We will ‘aggressively’ cut tax arrears, govt tells IMF   

URA has been using several measures such as voluntary declarations to reduce tax arrears. Photo / File 

What you need to know:

  • Government also intends to “forcefully” implement the domestic revenue mobilisation strategy to achieve a target of 0.5 percent of gross domestic product ratio annually

Government has said it will “move aggressively to reduce tax arrears and prevent further accumulation” as part of plans to reform  tax administration.  

The commitment forms part of priorities through which government is seeking to enhance tax value and volumes in the 2024/25 financial year. 

This also feeds into government’s plan to realise an annual tax-to-gross domestic product ratio of 0.5 percent.  

Government, going forward, details submitted to the International Monetary Fund (IMF) indicate, will also seeks to improve tax efficiency by fast-tracking the e-tax system.  

Other commitments include enhancing the income tax system, improving the excise duty regime, and strengthening value added tax productivity to increase taxpayer registrations and tax administration.   

In details contained in the fifth review under the Extended Credit Facility Arrangement, government informed the IMF that it intends to be more ‘forceful’ in increasing domestic revenue to reach intended targets. 

“With economic recovery now on a strong footing, the authorities [government] intend to be more forceful in implementation of the domestic revenue mobilisation strategy to achieve a target of 0.5 percent of gross domestic product ratio. They are currently studying recommendations … with a view of proposing tax policy and revenue administration measures to feed into the 2024/25 [financial year] budget discussions,” the review reads in part, noting that Uganda’s current tax to gross domestic product ratio, which the government says stands at 14 percent, was lower than regional peers.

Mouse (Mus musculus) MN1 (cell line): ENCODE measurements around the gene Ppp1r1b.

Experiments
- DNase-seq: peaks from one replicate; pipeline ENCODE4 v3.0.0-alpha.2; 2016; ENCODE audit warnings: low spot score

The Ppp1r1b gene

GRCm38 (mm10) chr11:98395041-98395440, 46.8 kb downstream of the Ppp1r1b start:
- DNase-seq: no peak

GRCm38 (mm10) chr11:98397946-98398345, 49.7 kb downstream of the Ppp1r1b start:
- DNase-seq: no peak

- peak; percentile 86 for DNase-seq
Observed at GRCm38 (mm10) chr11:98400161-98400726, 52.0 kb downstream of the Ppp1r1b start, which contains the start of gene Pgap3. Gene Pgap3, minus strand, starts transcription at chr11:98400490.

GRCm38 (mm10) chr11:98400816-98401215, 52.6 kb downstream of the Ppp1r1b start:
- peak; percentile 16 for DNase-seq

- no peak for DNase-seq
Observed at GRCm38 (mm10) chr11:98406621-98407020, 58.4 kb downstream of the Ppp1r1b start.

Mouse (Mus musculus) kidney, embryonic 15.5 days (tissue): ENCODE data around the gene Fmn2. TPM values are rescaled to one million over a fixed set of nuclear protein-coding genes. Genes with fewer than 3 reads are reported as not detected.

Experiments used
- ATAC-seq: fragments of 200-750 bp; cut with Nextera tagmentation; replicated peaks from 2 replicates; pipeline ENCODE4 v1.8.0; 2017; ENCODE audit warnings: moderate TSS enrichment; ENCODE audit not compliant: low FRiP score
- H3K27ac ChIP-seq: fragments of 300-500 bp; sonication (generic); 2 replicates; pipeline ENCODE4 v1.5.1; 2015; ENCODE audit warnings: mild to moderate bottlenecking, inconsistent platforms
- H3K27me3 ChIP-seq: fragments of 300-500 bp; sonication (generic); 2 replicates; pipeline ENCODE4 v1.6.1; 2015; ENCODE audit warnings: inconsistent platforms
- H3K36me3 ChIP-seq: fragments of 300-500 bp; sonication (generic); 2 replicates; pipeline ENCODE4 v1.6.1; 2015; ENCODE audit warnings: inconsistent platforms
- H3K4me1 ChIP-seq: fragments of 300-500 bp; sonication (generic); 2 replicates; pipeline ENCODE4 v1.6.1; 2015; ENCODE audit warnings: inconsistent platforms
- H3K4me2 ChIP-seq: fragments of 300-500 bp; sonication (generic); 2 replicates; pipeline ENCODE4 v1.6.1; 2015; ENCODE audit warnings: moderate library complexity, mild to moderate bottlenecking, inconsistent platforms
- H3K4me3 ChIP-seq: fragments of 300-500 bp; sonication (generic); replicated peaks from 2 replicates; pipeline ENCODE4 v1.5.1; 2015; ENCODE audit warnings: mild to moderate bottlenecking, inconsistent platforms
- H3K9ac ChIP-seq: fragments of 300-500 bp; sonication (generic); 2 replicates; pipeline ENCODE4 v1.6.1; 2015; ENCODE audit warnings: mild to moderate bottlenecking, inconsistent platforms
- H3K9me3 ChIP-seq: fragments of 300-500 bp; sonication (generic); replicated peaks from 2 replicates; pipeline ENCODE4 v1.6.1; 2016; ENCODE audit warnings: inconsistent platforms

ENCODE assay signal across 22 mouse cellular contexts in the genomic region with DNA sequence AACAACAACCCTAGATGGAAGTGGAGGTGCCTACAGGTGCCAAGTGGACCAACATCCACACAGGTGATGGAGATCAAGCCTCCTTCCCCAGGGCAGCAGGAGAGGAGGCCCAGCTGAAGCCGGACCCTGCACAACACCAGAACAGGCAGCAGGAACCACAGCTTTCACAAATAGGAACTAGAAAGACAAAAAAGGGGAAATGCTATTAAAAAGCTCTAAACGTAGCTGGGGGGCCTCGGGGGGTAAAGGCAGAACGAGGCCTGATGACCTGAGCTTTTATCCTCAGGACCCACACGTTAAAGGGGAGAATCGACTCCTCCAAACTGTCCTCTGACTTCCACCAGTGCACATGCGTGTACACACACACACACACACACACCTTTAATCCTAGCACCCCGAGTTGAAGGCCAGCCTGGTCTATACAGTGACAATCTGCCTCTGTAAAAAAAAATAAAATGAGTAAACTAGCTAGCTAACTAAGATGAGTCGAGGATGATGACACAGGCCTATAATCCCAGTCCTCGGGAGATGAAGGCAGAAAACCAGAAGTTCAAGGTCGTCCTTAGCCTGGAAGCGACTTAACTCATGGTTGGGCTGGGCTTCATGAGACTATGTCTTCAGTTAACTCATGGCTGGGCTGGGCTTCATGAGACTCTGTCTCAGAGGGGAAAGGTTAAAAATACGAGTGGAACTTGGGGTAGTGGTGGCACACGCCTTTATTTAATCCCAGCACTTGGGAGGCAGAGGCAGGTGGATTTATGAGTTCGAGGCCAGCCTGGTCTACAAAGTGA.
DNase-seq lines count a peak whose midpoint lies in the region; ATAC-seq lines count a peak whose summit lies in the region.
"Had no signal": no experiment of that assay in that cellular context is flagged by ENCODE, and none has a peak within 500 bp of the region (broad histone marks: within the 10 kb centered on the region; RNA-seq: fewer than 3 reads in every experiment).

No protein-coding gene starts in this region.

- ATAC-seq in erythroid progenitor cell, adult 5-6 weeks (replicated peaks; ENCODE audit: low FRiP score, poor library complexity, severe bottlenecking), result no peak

Data indicates that Rwanda and Kenya have a tax-to-gross domestic product ratio of 15 percent, while Tanzania stands at 12.4 percent. 

The IMF thus noted that there was need to prioritise reforms under the domestic revenue mobilisation strategy to rationalise tax expenditures and improve revenue administration, where estimates suggest large potential gains, as well as eliminate untargeted exemptions and collection inefficiency, which result in a low tax-to-gross domestic product ratio. 

In a letter of intent co-signed by Finance Minister Matia Kasaija and Bank of Uganda governor Michael Atingi-Ego, government told the IMF  that it had conducted a review of the domestic revenue mobilisation strategy and would among others, prioritise reforms around tax administration to increase taxpayer registrations, tax administration processes, and compliance as well as move aggressively to reduce tax arrears and prevent further accumulation.  

Government is making several commitments through which it will, going forward, seek to increase the tax-to-gross domestic ratio by 0.5 percent per annum to achieve a ratio of between 16 and 18 percent.  

It is also working on formulating a compliance improvement plan for large taxpayers with focus on specialized sectors and taxation of multinationals.  

However, IMF noted that for URA to achieve the intended targets, it must transform to support good international practices across the compliance continuum and promote voluntary compliance by focusing on taxpayer perceptions and confidence in the revenue system and administration.